You are correct this is a feature (your word not mine) and not a right. If the feature involves trampling on rights it is the feature that should go not the right.
We've even seen this happen in other industries, when the Path mobile app had a feature that searched and saved user address books, but trampled their right to privacy, path removed the feature. Why should copyright be any different?
If you read the entire article you will notice that both sides of your equation are talked about, but they are given their proper places as the "purpose" of copyright, benefiting the public, and the "method", incentives for the creators. I believe that his point is that by increasing the use of the "method" we are not achieving the "purpose".
As an example, say you wanted to make roadways a better way to travel by increasing safety while still allowing you to reach your destination in a reasonable amount of time. That would be your purpose. Now you have to choose your method. You could choose to enact speed limits, you could choose to widen roads to decrease congestion, you could choose to make all roads elevated and double layer. Some of these would obviously work better than others. Now, say you choose to enact speed limits as your method. You start with a speed limit of 60 mph, you look and notice that things are working better, there are less accidents, leading to more safety and less congestion. So you take the next step and lower speed limits, but instead of checking to see if that helped, you just assume it did. Again and again you lower the speed limit, assuming it is helping, until finally it is all about the method and not about the purpose.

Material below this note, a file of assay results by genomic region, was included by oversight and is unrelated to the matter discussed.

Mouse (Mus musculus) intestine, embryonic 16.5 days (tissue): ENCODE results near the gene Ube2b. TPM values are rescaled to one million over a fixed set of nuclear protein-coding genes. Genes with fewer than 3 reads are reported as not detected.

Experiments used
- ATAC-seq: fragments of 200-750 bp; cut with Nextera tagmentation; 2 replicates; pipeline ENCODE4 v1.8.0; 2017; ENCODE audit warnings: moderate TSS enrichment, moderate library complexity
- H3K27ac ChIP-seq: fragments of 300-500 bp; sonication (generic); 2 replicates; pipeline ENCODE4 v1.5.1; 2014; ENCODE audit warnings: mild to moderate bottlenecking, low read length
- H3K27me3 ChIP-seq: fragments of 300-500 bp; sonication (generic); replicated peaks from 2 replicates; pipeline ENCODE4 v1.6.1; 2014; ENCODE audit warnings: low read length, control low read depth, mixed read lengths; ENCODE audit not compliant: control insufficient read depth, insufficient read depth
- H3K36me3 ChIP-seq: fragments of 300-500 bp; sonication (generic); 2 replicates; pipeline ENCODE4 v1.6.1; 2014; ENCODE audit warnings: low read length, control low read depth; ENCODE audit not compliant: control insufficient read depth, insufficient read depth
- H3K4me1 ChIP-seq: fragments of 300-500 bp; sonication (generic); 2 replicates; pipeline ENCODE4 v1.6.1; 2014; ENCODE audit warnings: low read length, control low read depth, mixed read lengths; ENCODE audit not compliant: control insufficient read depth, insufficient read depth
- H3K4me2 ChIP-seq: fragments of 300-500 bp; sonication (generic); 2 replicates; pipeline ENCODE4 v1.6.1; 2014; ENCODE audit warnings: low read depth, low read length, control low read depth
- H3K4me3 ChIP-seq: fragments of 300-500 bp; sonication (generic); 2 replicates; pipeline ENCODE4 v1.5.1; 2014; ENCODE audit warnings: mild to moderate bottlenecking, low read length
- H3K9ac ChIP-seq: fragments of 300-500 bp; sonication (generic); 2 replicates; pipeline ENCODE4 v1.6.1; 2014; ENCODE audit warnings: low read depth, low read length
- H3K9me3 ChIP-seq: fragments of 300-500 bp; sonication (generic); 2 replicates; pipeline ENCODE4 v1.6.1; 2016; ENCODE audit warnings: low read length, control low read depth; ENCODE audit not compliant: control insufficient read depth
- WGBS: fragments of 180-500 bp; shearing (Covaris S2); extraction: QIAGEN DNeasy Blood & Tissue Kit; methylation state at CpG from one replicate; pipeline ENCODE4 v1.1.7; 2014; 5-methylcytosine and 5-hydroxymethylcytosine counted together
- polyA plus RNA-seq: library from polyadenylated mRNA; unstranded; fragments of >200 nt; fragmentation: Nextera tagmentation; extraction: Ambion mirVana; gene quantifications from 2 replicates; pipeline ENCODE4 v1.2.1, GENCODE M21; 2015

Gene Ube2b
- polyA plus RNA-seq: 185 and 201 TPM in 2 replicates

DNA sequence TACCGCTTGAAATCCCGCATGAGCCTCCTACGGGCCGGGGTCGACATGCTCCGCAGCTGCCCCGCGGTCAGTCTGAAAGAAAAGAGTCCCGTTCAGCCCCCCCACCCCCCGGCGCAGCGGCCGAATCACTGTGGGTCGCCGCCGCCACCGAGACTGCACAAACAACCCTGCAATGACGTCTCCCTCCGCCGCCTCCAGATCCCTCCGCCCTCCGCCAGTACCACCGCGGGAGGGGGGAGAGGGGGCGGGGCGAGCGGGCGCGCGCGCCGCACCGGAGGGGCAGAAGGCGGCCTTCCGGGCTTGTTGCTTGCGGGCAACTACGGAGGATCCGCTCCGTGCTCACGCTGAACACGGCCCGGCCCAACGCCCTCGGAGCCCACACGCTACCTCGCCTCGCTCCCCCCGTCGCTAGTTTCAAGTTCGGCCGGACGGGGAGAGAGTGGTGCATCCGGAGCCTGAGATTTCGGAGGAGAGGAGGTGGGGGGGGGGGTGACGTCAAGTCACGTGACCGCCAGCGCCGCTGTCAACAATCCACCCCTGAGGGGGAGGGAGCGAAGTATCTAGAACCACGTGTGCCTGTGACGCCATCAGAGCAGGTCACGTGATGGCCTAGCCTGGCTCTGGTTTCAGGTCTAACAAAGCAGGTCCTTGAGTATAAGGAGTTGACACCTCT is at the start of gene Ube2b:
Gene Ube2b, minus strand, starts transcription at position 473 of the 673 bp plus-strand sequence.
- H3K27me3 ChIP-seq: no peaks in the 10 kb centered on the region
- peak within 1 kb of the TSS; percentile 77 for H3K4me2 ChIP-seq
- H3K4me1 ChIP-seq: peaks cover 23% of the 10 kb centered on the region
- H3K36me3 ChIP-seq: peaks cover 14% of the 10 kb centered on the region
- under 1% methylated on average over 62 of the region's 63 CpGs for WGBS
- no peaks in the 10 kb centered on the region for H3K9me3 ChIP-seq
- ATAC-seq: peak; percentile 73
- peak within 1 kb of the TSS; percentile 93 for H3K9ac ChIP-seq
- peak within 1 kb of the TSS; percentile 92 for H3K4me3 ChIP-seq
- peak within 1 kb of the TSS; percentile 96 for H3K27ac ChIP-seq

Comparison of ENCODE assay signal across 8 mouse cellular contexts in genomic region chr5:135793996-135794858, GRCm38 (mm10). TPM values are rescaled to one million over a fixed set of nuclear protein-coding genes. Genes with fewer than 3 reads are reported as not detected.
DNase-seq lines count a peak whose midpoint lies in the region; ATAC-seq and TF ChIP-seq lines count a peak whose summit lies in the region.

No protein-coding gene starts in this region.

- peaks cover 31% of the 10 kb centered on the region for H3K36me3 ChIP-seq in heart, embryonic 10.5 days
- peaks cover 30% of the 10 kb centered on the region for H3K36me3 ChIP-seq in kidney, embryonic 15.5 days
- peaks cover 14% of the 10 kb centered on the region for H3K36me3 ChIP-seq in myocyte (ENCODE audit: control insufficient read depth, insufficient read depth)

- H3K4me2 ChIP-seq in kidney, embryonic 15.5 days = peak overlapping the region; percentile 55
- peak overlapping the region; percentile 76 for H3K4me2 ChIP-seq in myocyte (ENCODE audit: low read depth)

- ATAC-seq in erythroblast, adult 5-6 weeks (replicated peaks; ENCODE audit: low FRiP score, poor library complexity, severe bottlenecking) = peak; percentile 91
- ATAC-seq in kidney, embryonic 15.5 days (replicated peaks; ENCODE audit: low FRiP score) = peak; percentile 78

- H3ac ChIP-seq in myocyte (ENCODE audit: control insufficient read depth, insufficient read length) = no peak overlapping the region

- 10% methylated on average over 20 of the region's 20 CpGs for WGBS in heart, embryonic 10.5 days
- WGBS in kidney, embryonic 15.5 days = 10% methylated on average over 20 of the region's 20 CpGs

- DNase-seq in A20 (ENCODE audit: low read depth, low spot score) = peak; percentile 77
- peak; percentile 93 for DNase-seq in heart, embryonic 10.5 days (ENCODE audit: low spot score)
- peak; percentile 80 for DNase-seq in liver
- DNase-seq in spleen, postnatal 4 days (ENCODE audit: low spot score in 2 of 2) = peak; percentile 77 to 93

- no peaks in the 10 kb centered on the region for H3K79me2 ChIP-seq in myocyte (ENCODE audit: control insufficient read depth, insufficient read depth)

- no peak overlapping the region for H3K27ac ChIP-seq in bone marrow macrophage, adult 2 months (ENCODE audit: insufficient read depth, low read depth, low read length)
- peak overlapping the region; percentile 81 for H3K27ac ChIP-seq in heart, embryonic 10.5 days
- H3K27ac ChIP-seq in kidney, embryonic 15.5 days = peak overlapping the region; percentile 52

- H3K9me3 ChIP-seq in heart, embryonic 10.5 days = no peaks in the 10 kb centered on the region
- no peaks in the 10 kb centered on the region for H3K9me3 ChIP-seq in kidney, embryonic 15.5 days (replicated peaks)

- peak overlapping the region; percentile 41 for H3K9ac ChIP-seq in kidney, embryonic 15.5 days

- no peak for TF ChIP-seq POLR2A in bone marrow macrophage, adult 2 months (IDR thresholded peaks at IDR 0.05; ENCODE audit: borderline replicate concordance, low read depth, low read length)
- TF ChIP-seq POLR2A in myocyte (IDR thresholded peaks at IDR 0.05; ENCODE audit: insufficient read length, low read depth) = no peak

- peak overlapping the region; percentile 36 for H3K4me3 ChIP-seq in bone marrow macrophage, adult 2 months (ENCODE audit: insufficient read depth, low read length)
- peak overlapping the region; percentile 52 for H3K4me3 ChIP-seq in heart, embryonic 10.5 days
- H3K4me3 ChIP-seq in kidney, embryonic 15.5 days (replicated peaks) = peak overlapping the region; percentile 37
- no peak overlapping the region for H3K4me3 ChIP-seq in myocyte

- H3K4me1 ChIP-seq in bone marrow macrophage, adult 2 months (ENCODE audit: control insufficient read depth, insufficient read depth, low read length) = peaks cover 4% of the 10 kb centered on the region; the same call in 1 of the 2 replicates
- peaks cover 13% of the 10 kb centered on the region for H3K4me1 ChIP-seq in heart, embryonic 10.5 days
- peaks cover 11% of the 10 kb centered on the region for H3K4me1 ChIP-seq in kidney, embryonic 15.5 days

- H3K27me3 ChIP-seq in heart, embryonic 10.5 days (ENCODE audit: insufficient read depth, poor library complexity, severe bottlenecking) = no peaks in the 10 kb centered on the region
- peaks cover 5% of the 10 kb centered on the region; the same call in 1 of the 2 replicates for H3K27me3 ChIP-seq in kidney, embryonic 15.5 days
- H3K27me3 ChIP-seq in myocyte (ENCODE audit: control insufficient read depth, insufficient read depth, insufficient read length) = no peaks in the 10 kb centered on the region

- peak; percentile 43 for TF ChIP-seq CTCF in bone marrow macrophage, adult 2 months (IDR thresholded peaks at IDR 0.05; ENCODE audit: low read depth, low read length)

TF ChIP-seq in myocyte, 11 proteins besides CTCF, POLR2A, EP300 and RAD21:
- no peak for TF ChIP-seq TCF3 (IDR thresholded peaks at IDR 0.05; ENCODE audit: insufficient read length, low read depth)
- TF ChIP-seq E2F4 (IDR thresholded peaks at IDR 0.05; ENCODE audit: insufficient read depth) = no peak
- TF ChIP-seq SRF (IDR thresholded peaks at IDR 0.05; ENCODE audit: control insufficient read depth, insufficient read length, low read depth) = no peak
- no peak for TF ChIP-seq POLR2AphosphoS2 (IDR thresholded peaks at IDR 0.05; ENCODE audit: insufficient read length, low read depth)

So you see, by focusing on the method of copyright, we have lost the purpose.
It's what I don't get - every argument comes down to some sort of justification for pirating stuff.
It's not about justification, it's about reality.
Say you made your living selling lemonade. It's a good living and you are happy. Then one day, someone comes along and sets up a table next to your stand and gives away lemonade for free. Now you have a couple of choices, you can either make your lemonade better, or you can try to stop the lemonade table from being near your stand. You try the second option, and several times the lemonade table is forcibly shut down by the authorities for hurting your business, or if there is no reason at the time they make up a new reason to shut it down, but every time someone sets up another table. At some point, you have to accept that you need to change because that table is not going away. Whether that table is right or wrong really has no meaning to you at this point. It is there and your efforts to get rid of it have failed. No apply this to the current situation.